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'After Dirty Air, Dirty Money' | The Nation

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'After Dirty Air, Dirty Money'

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When Treasury Secretary Paul O'Neill said after the February meeting of the top industrialized countries, known as the G-7, that a European initiative to clamp down on money laundering "is not about dictating to any country what should be the appropriate level of tax rates," it was clear that the game was over. For about eighteen months the United States had signaled that it was serious about joining the Europeans in modest efforts to deal with the tide of illicit money that washes around the world. Now, the Bush Administration was saying that it was backing off the US commitment to reform the offshore banking system. Instead, the "tough on crime" Republicans would stand shoulder to shoulder with the shady characters in Nauru, Aruba, Liechtenstein and elsewhere who offer state-of-the-art financial services for crooks.

Research support provided by the Investigative Fund of the Nation Institute.

About the Author

Lucy Komisar
Lucy Komisar is a New York journalist who writes on international affairs.

Also by the Author

Citigroup proclaims that its "private bankers act as financial architects,
designing and coordinating insightful solutions for individual client needs,
with an emphasis on personalized, confidential service." That is so colorless.
It might better boast, "We set up shell companies, secret trusts and bank
accounts, and we dispatch anonymous wire transfers so you can launder drug
money, hide stolen assets, embezzle, defraud, cheat on your taxes, avoid court
judgments, pay and receive bribes, and loot your country." It could solicit
testimonials from former clients, including sons of late Nigerian dictator Sani
Abacha; Asif Ali Zardari, husband of Benazir Bhutto, former prime minister of
Pakistan; El Hadj Omar Bongo, the corrupt president of Gabon; deposed
Paraguayan dictator Alfredo Stroessner; and Raul Salinas, jailed brother of the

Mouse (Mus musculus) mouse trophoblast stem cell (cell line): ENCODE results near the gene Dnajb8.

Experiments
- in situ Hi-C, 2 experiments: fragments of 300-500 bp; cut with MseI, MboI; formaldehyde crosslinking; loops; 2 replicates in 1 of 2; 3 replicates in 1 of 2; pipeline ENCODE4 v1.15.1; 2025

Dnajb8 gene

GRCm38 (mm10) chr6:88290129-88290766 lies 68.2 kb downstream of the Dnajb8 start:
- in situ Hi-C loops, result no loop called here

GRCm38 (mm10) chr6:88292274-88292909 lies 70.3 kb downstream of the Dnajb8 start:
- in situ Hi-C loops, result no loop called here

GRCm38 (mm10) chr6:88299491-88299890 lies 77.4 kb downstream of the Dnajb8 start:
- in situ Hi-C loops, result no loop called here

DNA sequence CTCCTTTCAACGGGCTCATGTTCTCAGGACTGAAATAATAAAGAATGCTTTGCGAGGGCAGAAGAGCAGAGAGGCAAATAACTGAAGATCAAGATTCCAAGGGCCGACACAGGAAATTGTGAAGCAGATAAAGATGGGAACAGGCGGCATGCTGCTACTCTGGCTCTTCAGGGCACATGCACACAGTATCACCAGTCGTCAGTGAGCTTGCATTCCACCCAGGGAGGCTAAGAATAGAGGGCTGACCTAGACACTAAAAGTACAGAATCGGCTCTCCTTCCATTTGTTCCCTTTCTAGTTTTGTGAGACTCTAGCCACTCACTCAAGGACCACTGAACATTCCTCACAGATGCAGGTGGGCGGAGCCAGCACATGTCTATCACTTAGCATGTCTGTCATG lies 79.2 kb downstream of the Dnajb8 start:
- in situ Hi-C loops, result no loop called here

ex-president of Mexico. All stole and laundered millions using Citibank
(Citigroup's previous incarnation) private accounts.

One lesser-known client, Carlos Hank Rhon of Mexico, has been the object of
a suit by the Federal Reserve to ban him from the US banking business. Hank
belongs to a powerful Mexican clan whose holdings include banks, investment
firms, transportation companies and real estate. Hank bought an interest in
Laredo National Bank in Texas in 1990. Six years later, when he wanted to merge
Laredo with Brownsville's Mercantile Bank, the Fed found that Citibank had
helped him use offshore shell companies in the British Virgin Islands to gain
control of his bank by hiding secret partners and engaging in self-dealing, in
violation of US law. One of the offshore companies was managed by shell
companies that were subsidiaries of Cititrust, owned by Citibank.

The Fed says that in 1993, Hank's father, Carlos Hank González, met
with his Citibank private banker, Amy Elliott, and said he wanted to buy a $20
million share of the bank with payment from Citibank accounts of his offshore
companies, done in a way that hid his involvement. Citibank granted him $20
million in loans and sent the money to his son Hank Rhon's personal account at
Citibank New York and to an investment account in Citibank London in the name
of another offshore company.

Citigroup spokesman Richard Howe said, "We always cooperate fully with
authorities in investigations, but we do not discuss the details of any
individual's account."

At press time, there were reports that Hank had negotiated a settlement
with the Fed, which the parties declined to confirm.

Thefts from other countries pale in relation to the looting of Russia, with
the indispensable assistance of the "Offshornaya Zona." The 1995 "loans for
shares" scheme transferred state ownership of privatized industries worth
billions of dollars to companies whose offshore registrations hid true owners.
More billions were stolen around the time of the August 1998 crash.

Insider banks knew about the coming devaluation and shipped billions in
assets as "loans" to offshore companies. The banks' statements show that their